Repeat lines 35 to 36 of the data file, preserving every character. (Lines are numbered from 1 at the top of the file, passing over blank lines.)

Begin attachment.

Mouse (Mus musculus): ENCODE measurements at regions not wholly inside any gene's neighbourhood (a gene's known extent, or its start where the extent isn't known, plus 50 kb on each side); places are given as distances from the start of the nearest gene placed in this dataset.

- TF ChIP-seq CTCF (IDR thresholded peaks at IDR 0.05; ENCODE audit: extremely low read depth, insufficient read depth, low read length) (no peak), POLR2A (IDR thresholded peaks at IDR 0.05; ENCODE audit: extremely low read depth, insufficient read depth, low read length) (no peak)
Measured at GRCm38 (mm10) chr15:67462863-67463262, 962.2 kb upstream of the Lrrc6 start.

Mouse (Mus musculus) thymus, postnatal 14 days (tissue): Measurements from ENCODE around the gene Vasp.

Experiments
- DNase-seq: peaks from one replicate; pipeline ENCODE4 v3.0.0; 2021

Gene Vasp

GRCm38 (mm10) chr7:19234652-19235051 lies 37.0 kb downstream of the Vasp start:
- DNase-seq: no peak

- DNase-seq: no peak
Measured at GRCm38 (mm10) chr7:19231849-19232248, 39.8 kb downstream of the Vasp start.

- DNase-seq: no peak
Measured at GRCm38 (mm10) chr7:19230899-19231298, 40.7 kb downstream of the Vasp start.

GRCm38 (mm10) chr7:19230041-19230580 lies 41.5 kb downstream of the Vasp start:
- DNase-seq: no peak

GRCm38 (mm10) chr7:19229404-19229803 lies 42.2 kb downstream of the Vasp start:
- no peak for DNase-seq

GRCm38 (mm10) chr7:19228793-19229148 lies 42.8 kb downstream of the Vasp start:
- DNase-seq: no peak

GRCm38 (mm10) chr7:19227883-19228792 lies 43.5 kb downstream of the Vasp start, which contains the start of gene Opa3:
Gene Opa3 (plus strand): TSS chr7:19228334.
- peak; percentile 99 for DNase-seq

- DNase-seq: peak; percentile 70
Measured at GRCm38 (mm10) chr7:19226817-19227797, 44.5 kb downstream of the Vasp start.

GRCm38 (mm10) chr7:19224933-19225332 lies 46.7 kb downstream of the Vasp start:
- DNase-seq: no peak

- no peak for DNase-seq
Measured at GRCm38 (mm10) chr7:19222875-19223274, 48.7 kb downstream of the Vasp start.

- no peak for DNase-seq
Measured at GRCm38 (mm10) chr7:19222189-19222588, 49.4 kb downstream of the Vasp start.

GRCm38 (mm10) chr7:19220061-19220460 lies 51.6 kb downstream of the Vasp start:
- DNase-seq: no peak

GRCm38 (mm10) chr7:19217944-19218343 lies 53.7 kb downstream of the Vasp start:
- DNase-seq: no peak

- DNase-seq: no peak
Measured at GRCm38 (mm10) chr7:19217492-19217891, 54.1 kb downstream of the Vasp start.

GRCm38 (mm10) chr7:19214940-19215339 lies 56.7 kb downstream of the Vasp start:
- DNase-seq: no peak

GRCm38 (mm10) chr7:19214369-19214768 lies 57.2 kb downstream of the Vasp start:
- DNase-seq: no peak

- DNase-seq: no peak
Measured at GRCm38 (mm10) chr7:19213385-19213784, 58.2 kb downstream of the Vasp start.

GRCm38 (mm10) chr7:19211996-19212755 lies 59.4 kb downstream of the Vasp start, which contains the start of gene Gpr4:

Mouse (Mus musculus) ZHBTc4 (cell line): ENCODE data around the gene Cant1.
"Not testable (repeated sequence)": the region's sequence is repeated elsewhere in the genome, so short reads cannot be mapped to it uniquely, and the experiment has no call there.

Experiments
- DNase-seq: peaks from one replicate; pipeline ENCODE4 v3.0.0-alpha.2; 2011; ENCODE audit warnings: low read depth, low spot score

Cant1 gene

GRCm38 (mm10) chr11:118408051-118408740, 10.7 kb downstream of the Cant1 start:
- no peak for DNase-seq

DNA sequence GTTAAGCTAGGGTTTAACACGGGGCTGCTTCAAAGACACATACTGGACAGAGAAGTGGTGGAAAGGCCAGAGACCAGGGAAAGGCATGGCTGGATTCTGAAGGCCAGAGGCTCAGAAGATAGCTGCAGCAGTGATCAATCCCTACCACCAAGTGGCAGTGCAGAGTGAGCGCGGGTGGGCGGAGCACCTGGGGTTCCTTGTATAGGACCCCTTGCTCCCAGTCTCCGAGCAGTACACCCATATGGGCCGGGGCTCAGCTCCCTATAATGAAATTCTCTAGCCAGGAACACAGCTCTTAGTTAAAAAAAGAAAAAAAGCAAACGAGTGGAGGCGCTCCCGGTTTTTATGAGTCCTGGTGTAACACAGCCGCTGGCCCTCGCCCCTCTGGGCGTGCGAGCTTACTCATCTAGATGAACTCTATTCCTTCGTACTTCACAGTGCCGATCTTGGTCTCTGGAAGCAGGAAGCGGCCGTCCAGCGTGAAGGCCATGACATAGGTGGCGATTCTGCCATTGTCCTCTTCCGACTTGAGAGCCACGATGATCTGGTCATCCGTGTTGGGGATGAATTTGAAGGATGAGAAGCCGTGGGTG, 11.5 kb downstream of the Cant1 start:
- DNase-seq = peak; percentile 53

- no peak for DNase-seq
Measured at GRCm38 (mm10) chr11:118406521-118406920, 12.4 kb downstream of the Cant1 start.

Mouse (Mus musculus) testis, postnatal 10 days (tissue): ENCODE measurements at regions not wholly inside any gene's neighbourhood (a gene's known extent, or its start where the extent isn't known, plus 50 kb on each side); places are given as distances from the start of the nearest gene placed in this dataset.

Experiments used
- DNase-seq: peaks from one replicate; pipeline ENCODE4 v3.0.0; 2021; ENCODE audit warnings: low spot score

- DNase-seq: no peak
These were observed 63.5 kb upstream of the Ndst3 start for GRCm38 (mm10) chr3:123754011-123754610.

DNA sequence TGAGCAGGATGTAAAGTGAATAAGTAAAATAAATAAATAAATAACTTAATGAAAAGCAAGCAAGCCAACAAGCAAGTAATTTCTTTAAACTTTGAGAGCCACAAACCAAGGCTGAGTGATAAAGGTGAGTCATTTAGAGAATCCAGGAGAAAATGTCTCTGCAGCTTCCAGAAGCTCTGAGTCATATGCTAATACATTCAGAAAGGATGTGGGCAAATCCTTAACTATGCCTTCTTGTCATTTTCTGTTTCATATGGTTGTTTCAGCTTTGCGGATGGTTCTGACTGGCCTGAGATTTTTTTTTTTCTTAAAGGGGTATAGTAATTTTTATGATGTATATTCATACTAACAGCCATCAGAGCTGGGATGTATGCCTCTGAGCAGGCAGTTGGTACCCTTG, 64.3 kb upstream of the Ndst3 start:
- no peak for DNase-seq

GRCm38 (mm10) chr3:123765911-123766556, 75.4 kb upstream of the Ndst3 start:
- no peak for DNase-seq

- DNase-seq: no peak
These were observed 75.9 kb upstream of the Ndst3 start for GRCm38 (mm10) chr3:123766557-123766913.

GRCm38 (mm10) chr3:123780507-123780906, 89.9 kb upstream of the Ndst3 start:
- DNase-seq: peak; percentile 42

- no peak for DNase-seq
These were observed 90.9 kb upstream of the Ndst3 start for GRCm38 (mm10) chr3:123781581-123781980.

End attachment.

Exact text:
- DNase-seq: no peak
Measured at GRCm38 (mm10) chr7:19217492-19217891, 54.1 kb downstream of the Vasp start.